THE site of a new female prison in Glasgow was earmarked for "desperately needed" social housing for the elderly.

Maryhill Housing submitted a bid last year for the site of the area's former health centre and it was rejected.

The Chief Executive, Bryony Willett, has said she was "disappointed" that it had not acquired the site owned by NHS Greater Glasgow and Clyde.

The health board said another housing association had been the preferred bidder but "regrettably" the sale had not been concluded. .

The Scottish Prison Service (SPS) acquired the site in the past few weeks, It is understood that Maryhill Housing was not aware that the site had come back onto the market.

The Community Custody Unit (CCU) will be based on the site of the former Maryhill Health Centre and will provide facilities for around 20 women. It is due to be open by the end of 2020.

It is one of two to be opened in Scotland, with the Maryhill site managing "lower-risk female prisoners" who will stay in the venue.

NHS Greater Glasgow and Clyde said the sale to SPS was backed by Glasgow City Council. Residents claim they have been kept in the dark about plans for the CCU.

Bryony Willett, Chief Executive of Maryhill Housing, said: "We submitted a bid for in 2016 for housing for the elderly but we were outbid.

"Of course we were disappointed. If the site had come back on the market we would have submitted another bid.

"We do not have a clear view (on the CCU) but we are trying to find out more.

"We will be doing our best for the tenants of Greater Maryhill."

William Carroll, a Wyndford resident, and a board member for Cube Housing, said: "I think it's disgraceful. Social housing is desperately needed.

"I think it's just convenient. I don't think the Justice Minister really thought about it. They have identified a site in Maryhill and thought, that will do."

A spokesman for the Scottish Prison service said: "We acquired the site quite recently. We had been looking for a site in Glasgow for two years.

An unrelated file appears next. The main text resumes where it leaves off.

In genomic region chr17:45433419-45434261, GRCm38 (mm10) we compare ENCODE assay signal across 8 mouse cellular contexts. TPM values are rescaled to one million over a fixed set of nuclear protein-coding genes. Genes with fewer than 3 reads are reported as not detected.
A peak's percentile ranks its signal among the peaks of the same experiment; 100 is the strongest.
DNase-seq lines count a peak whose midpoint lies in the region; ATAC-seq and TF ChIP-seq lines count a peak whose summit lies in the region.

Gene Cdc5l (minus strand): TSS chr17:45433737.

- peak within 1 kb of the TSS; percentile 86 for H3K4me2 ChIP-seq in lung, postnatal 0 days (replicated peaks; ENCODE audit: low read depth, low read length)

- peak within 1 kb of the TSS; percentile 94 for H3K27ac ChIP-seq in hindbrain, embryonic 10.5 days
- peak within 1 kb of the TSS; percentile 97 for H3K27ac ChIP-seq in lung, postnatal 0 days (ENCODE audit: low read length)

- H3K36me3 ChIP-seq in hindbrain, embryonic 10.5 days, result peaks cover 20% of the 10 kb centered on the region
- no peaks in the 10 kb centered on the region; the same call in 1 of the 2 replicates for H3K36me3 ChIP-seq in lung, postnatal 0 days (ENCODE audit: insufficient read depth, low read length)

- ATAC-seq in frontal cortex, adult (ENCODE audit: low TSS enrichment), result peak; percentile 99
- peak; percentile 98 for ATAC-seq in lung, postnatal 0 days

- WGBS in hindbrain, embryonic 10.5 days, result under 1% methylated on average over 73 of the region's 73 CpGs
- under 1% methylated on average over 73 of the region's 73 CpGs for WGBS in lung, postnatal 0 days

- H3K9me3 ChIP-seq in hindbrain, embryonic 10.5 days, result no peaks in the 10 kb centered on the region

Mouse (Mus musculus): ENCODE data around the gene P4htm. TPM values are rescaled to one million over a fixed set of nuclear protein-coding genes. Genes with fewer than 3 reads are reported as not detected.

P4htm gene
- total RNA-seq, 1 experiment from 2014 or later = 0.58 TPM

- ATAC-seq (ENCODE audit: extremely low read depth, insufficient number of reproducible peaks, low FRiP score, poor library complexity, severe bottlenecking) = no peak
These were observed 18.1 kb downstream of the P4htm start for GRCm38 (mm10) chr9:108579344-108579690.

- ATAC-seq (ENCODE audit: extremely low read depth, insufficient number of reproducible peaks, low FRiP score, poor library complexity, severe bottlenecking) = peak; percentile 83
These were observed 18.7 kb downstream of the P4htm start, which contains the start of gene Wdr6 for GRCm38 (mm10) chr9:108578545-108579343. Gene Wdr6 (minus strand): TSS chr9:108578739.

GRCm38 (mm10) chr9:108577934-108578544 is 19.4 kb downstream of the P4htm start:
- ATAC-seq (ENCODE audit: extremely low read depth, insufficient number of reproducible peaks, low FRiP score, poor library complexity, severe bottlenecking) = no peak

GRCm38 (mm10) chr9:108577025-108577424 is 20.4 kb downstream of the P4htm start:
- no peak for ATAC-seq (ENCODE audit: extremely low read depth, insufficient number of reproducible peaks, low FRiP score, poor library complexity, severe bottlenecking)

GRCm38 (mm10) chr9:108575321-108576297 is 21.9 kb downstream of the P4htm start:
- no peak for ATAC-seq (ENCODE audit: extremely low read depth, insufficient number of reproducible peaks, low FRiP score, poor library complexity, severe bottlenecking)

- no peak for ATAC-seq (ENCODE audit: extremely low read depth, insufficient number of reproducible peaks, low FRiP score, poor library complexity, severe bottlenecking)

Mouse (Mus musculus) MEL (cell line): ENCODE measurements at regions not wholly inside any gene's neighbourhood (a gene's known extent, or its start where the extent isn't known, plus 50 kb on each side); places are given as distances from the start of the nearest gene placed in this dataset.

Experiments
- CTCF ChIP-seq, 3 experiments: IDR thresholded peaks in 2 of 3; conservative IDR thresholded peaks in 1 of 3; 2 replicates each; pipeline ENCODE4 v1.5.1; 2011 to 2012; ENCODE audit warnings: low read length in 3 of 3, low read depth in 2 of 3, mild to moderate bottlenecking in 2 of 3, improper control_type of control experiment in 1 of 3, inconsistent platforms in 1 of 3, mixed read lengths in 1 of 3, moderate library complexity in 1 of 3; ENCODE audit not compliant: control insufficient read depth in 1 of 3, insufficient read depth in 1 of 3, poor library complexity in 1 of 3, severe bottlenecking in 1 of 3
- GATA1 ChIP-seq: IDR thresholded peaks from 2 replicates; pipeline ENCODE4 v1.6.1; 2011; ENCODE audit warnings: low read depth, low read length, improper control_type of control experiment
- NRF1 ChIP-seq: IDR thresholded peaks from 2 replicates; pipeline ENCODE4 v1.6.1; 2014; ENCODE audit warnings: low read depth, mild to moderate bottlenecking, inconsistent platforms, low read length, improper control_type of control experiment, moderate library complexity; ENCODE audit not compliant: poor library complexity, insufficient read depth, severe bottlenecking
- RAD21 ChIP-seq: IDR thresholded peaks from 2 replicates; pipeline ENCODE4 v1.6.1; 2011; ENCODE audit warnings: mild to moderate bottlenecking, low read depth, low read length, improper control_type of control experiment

"We had extensive discussions with Glasgow City Council to identify a suitable site.

"We can understand if people are disappointed if the site isn't being used for what they wanted it to be used for.

"However, we are confident that the unit will be of positive benefit to the Greater Glasgow area."

Avril Jordan, a pensioner, who also lives in the Wyndford area said: "They (SPS) have said they were ? for the community but no one knew this was happening.

"We found out on the evening news and next day's papers."

A spokeswoman for NHSGGC said: "There are national regulations governing the disposal of NHS sites to ensure that property is bought, sold and leased at a price and on other conditions which are the best that can be obtained in the public interest.

"As part of these regulations, property being disposed of must be offered to other public bodies before being sold on the open market.

"When the site was initially identified for disposal, there were no public bodies interested in acquiring it.

"It was therefore launched on the open market and the preferred bidder was another housing association.

"Regrettably, the sale was not concluded, and the Scottish Prison Service (SPS) identified this site as an option for their future plans.

"Advice was sought from Scottish Government (SG) and it was agreed that SPS could acquire the property via the internal SG transfer process."

A government spokesman said: "We will continue to work closely with housing associations, community groups and others to further our ambitions for housing. That includes planning system that works for everyone, and places a high priority on the delivery of good quality housing that contributes to successful and sustainable communities."